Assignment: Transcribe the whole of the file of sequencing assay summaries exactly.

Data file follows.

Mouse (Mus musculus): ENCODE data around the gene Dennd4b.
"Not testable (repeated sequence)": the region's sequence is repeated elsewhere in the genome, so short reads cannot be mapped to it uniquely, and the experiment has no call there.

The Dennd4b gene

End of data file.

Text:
Mouse (Mus musculus): ENCODE data around the gene Dennd4b.
"Not testable (repeated sequence)": the region's sequence is repeated elsewhere in the genome, so short reads cannot be mapped to it uniquely, and the experiment has no call there.

The Dennd4b gene